The tactics adopted by iLangO atikaL in imparting the values of virtue (`bmf) to the common folks was different from that followed by ThiruvaLLuvar (tiRvqfQvrf) who just gave all the maxims pertaining to life in a nutshell in the couplet format. iLangO atikaL, on the other hand, took up two moral principles, chastity (kbfp<) and virtue (`bmf) and incorporated them into a theatrical style episode so that everyone in the society will get the message.

This approach further enabled him to describe the nature of fine arts in vogue at the time in different parts of the three Thamizh Kingdoms. iLangO atikaL exploited the musical (;Ac) and dancing (nadfFymf) talents of MAdhavi to describe the high forms of entertainment staged in royal courts; he used the villagers themselves to portray the folk songs and dances (PtfT) prevalent in the different habitats (tiA]) .

These folk songs were described in the following sections: indhiravizhavUreduttha kAthai (;nftirvizv> erDtft kaAt) for marutham, kAnalvari (ka[lfvri) for n^eithal, vEttuvavari (EvdfDvvri) for pAlai, Aycchiyar kuravai (~yfcfciyrf KrAv) for mullai and kunRak kuravai (K[fbkfKrAv) for kuRinji. The following song in Aycchiyar kuravai (~yfcfciyrf KrAv) is popular in carnatic music circles and is sung in praise of ThirumAl (tiRmalf) and his earthly manifestations (`vtargfkqf) by the milk maids:

YMv<lKmf :rFya[f MAbnirmfpa vAkMFytf
taviy EcvFEcpfptf tmfpieyaDgf ka[fEpanfT
Ecavr}mf EparfmFytf etalflilgfAk kdfdzitft
Ecvk[f cIrf Ekqat ecviey[f[ ecviEy
tiRmalfcIrf Ekqat ecviey[f[ ecviEy.
mTArkfka]fdmf 17, pdrfkfAkpf prvlf 1-15.

Coupled with the poetic skills of iLangO atikaL in capturing human emotions faithfully, SilappathikAram became a jewel in the crown of Thamizh literature. The tribute by BhArathiyAr (partiyarf) that SilappathikAram touches deep into the heart (enwfAc `qfQmf cilpfptikarmf - partiyarf) summarizes the sentiments in a single sentence. Thus the combination of literary excellence (;ylf), music (;Ac), and stage (nadkmf) in SilappathikAram marked the beginning of the concept of Mutthamiz (Mtftmizf).

4.3.1.5. Women's status and value of chastity

Though KOvalan is supposed to be the hero, the author in his unique style has elevated the two women characters, KaNNaki and MAdhavi to the highest status in the eyes of the society for ever. Whereas KaNNaki's exaltation as the Goddess of chastity (ptfti[itfetyfvmf)remains unquestionable, the repentence and renunciation of MAdhavi, after realizing her mistakes made her equally noble and virtuous. The moral that comes out is that it is one's actions, and not birth, which are important.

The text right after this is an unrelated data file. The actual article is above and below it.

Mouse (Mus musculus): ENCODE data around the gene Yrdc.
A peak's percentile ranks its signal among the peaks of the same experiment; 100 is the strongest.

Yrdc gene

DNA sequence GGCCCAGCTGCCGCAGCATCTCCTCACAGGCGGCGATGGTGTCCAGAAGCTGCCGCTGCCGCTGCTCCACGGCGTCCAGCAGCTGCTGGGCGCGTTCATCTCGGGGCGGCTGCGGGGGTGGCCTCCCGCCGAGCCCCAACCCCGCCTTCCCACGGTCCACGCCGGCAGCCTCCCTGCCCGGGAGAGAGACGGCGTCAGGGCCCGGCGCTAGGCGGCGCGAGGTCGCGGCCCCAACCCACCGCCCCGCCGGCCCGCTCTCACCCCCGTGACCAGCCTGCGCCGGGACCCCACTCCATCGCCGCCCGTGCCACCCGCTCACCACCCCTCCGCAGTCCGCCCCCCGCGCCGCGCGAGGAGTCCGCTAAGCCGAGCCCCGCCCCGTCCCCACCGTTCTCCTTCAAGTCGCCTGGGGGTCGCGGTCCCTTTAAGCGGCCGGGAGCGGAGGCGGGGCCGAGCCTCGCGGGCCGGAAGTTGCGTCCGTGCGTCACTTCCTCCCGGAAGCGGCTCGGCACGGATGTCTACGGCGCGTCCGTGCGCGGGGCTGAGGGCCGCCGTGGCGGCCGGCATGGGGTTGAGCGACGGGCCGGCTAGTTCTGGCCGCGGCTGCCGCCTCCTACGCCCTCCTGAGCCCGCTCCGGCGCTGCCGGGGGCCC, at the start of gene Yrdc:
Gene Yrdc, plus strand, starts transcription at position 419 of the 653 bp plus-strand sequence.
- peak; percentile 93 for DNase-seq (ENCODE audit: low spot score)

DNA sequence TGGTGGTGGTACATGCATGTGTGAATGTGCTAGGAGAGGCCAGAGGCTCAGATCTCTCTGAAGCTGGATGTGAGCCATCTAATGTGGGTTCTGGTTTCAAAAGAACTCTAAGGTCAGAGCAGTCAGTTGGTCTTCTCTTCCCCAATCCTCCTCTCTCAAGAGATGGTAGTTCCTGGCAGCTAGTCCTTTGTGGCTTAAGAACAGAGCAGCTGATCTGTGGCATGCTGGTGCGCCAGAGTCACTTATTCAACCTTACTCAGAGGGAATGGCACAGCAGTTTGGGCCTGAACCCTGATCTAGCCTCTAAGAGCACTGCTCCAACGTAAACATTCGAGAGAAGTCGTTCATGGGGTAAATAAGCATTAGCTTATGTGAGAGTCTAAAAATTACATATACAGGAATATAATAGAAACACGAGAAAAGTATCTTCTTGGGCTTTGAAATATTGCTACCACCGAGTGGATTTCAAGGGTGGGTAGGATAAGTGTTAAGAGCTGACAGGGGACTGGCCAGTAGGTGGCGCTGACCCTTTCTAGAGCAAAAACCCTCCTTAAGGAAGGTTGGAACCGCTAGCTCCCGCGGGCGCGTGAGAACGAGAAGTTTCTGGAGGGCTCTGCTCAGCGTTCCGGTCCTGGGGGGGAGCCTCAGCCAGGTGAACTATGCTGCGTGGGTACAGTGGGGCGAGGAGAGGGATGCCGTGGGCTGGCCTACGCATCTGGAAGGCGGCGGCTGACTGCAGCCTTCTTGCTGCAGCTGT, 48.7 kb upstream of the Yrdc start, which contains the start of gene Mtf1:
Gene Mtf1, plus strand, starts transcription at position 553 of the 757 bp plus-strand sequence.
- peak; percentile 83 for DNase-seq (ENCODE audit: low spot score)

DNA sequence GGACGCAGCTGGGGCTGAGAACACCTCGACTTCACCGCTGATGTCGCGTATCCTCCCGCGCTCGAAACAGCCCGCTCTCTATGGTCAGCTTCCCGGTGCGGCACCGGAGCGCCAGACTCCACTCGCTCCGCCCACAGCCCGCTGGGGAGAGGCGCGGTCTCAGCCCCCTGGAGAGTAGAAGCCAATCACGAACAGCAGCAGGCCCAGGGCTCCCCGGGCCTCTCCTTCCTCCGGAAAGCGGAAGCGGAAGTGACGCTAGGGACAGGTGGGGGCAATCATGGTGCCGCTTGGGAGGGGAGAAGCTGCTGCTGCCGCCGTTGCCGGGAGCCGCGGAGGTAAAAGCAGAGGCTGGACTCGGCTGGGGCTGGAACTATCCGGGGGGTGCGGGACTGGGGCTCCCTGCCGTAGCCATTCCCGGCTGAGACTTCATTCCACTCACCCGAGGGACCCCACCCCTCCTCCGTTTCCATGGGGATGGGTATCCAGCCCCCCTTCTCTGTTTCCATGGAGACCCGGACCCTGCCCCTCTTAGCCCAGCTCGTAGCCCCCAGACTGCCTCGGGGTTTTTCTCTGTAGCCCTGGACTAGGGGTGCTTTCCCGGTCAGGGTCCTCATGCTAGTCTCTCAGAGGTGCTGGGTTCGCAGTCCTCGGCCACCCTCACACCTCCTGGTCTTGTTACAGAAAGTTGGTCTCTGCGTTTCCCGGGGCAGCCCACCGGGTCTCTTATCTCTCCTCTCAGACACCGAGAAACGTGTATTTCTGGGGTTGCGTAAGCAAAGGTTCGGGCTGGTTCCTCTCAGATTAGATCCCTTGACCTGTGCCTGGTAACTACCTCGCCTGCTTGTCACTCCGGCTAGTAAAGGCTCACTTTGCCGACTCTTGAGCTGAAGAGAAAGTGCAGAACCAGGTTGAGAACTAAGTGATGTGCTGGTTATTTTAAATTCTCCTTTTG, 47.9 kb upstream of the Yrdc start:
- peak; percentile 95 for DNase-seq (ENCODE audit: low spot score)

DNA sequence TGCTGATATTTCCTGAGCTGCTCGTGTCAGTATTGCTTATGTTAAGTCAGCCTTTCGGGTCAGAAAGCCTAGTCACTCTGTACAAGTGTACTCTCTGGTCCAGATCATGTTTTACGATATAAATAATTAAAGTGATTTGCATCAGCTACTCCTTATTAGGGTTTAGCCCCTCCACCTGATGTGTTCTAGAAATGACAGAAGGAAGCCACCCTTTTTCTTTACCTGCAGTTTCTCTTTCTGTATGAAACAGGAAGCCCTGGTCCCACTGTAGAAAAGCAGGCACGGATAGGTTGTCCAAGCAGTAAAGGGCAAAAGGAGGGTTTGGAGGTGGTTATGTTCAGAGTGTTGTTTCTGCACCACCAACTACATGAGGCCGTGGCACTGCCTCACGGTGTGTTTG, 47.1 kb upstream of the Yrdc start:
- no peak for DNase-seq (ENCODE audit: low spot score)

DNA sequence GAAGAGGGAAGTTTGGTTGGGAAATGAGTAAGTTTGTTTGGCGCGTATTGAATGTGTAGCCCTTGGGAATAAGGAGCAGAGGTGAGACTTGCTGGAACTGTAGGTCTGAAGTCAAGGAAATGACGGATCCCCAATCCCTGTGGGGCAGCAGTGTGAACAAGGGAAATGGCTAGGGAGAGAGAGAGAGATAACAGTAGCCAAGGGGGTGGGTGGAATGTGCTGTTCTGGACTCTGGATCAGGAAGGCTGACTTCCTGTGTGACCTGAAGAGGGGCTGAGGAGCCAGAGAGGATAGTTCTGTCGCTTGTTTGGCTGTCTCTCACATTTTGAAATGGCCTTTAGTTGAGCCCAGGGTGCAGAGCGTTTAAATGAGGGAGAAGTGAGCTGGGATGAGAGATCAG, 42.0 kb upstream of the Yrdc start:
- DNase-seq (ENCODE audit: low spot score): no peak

4.3.1.6. Story spread out in the three Thamizh Kingdoms

Finally the author has spread out his play so that it took place in all the three Thamizh Kingdoms. The story began in the ChOzha (Ecaz) Kingdom where the characters spent the early parts of their lives; the plot and high drama took place in the PANdiya (pa]fFy) Kingdom; the final episode occurred in the ChEra (Ecr) Kingdom. Though iLangO atikaL was of royal descent by birth and a Jain monk by persuasion, his love and descriptions of the country side of the three Thamizh Kingdoms would show his cosmopolitan outlook and his desire for peace. As history had shown later, the Thamizh Kings did not seem to have learnt their lesson.

4.4. Selected quotes from SilappathikAram

A few passages from SilappathikAram are given below to illustrate some of the conclusions made in the preceding section.

4.4.1. Religious Equanimity

iLangO atikaL, in his invocation of SilappathikAram, followed the example of ThiruvaLLuvar and refrained from paying homage to personal Gods and deities of native habitats. His secular religious attitudes become evident at the beginning itself when he praises Nature for her divine gifts of abundant sunshine and timely rains.This is followed by his praise of PUmPukAr (p> mfp<karf) , the capital of the ChOza Kingdom.

tigfkAqpf EpabfBTnf tifgfkAqpf EpabfBTmf
ekagfklrftarfcf ec[f[i Kqirfev]f KAdEpa[fbivf
vgfk]f ulkqitftla[f.
wayiB EpabfBTmf wayiB EpabfBTmf
kaviri nad[f tikiriEpabf epabfEkadfD
EmR vlnftirit la[f.
mamAz EpabfBTmf mamAz EpabfBTmf
namnIrf Evli y<lkibf kv[qi Epalf
Emlfni[fB ta[f Crtfft la[f.
p> mfp<karf EpabfBTmf p> mfp<karf EpabfBTmf
vIgfKnIrf Evli y<lkibf kv[fKltfEta
Edagfkipf prnfetaZk la[f.
cilmfp< ptikmf, 1-12.

4.4.2. Fine Arts in SilappathikAram